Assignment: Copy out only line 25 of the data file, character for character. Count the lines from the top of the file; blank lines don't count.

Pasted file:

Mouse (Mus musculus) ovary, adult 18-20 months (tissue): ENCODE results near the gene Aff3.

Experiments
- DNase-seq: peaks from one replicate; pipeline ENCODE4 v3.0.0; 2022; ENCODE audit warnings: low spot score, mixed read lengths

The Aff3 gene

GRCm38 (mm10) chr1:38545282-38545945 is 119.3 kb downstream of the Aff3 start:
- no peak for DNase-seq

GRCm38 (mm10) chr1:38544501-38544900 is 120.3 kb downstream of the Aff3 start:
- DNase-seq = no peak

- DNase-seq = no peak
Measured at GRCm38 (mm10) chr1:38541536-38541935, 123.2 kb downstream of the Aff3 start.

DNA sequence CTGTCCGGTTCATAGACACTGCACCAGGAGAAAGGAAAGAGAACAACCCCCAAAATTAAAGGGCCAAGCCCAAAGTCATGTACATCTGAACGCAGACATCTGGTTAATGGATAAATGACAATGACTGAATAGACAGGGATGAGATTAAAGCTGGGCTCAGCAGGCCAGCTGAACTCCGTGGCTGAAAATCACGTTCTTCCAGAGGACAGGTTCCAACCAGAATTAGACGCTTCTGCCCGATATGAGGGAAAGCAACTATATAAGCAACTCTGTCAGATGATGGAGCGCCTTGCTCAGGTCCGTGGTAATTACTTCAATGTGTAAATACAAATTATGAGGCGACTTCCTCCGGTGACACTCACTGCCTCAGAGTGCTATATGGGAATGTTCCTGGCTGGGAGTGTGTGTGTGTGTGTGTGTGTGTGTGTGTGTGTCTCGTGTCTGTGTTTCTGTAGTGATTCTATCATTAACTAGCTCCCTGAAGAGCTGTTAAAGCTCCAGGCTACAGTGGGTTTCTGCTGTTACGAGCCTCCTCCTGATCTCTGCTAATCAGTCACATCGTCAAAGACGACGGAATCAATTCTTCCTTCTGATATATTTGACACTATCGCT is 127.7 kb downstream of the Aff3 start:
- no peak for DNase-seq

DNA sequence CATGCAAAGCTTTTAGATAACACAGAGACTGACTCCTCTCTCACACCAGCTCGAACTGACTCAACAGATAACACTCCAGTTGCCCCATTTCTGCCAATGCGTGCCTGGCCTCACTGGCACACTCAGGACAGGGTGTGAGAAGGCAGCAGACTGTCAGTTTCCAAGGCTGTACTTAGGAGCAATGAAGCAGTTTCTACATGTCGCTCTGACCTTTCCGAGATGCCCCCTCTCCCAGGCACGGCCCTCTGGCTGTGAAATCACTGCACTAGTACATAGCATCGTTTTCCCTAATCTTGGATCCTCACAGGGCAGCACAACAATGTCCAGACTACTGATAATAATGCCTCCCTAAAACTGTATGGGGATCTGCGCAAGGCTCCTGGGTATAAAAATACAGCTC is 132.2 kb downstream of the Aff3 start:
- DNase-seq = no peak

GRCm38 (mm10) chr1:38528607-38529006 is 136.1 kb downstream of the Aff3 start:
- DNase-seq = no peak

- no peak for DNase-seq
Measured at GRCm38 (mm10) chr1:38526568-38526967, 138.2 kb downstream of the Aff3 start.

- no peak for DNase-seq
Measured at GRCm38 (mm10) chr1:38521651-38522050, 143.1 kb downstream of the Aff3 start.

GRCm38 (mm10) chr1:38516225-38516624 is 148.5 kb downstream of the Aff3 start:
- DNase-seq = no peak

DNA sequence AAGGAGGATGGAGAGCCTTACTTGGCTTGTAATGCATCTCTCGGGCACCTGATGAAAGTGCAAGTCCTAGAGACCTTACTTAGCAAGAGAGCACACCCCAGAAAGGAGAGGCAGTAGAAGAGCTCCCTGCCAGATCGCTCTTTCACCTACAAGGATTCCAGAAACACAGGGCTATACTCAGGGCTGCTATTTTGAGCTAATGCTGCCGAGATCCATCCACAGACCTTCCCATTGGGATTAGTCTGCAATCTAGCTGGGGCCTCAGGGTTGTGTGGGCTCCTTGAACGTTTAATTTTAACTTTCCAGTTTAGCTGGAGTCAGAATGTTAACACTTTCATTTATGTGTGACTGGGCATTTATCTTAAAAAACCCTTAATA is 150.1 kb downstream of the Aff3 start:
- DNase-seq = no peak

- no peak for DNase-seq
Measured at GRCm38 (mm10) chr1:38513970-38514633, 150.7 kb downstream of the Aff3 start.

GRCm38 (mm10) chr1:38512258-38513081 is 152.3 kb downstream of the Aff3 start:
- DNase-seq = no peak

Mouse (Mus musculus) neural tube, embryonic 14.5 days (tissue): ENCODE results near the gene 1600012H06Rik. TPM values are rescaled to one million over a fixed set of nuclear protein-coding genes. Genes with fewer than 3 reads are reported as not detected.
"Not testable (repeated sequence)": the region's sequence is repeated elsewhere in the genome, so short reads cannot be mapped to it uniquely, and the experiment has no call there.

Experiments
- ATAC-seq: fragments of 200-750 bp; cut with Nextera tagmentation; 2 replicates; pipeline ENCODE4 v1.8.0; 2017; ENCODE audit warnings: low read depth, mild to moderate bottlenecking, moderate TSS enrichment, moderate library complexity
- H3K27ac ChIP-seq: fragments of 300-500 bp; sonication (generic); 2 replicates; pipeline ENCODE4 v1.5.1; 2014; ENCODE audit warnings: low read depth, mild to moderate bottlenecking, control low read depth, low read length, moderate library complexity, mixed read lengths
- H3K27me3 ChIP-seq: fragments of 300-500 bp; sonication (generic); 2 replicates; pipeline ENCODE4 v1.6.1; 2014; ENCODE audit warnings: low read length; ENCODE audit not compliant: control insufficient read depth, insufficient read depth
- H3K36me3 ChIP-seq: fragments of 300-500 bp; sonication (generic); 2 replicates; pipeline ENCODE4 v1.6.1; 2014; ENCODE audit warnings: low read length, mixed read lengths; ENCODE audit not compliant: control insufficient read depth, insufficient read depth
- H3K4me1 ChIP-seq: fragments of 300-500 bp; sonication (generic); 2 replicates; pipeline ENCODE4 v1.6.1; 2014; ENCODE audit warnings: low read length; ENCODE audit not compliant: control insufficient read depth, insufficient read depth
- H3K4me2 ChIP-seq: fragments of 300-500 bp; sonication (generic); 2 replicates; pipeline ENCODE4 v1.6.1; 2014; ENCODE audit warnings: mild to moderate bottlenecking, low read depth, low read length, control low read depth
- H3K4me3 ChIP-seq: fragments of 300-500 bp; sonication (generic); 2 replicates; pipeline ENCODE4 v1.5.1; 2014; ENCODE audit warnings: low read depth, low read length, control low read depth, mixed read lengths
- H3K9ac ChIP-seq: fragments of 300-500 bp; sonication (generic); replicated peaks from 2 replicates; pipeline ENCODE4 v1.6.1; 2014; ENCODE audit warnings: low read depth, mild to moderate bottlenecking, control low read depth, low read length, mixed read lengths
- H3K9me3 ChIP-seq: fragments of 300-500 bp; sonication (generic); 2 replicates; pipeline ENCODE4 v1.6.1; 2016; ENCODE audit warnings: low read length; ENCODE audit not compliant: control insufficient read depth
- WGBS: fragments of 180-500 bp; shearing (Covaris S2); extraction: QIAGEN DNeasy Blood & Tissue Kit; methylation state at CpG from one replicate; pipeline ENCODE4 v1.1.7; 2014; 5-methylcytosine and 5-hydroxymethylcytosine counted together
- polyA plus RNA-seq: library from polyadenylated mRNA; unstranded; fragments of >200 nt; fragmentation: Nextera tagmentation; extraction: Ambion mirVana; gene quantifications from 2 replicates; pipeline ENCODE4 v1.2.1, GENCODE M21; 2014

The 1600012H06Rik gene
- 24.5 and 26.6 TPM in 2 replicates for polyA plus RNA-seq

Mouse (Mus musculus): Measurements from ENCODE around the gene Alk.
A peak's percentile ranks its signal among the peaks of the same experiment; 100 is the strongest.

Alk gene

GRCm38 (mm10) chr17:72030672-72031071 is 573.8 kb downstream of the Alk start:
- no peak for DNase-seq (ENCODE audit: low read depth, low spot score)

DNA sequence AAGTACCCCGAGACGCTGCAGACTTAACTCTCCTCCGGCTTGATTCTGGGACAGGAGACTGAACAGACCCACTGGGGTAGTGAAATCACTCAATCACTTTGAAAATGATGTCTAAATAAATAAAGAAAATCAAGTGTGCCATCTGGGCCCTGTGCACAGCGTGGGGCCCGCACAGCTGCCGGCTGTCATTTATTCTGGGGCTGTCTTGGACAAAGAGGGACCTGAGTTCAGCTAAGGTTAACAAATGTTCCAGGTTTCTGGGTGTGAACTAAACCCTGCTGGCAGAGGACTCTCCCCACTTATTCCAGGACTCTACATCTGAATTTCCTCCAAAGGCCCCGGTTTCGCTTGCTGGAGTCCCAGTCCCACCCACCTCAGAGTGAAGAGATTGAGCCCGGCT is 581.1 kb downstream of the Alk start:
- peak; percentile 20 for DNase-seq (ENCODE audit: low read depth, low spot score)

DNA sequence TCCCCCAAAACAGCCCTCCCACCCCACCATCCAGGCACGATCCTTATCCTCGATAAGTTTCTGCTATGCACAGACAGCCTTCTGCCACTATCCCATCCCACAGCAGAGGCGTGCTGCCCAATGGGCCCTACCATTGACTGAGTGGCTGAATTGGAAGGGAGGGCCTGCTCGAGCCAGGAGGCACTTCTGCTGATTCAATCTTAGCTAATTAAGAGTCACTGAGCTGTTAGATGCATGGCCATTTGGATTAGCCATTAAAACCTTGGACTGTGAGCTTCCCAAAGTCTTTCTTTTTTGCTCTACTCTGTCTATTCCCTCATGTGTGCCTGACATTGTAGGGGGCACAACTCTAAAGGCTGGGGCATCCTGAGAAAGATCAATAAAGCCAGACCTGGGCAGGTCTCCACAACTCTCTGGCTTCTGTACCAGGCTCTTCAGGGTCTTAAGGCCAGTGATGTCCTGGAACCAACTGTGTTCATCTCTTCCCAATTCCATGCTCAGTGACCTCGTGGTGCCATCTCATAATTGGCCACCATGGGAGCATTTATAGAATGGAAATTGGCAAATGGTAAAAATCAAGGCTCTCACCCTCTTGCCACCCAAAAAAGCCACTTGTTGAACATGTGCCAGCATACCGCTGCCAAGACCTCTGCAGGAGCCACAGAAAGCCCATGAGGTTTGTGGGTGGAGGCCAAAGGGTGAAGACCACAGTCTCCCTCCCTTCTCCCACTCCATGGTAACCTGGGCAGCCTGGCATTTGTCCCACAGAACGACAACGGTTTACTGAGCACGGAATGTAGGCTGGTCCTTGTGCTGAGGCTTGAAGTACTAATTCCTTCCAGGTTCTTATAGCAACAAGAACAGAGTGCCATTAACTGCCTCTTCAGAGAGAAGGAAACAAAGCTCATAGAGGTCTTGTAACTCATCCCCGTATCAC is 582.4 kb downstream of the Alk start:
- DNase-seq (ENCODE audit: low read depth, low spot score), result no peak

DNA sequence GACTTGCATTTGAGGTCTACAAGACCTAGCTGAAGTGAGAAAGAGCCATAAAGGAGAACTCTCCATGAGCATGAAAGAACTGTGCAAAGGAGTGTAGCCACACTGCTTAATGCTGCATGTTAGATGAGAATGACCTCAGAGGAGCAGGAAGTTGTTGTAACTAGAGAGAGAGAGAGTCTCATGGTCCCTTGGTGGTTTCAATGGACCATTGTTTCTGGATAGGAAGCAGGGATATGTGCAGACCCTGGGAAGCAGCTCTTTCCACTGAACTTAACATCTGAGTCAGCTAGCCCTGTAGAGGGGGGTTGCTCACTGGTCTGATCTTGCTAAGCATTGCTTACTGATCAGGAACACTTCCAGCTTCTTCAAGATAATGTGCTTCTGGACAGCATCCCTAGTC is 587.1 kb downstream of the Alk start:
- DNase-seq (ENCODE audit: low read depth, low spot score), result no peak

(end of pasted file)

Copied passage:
- no peak for DNase-seq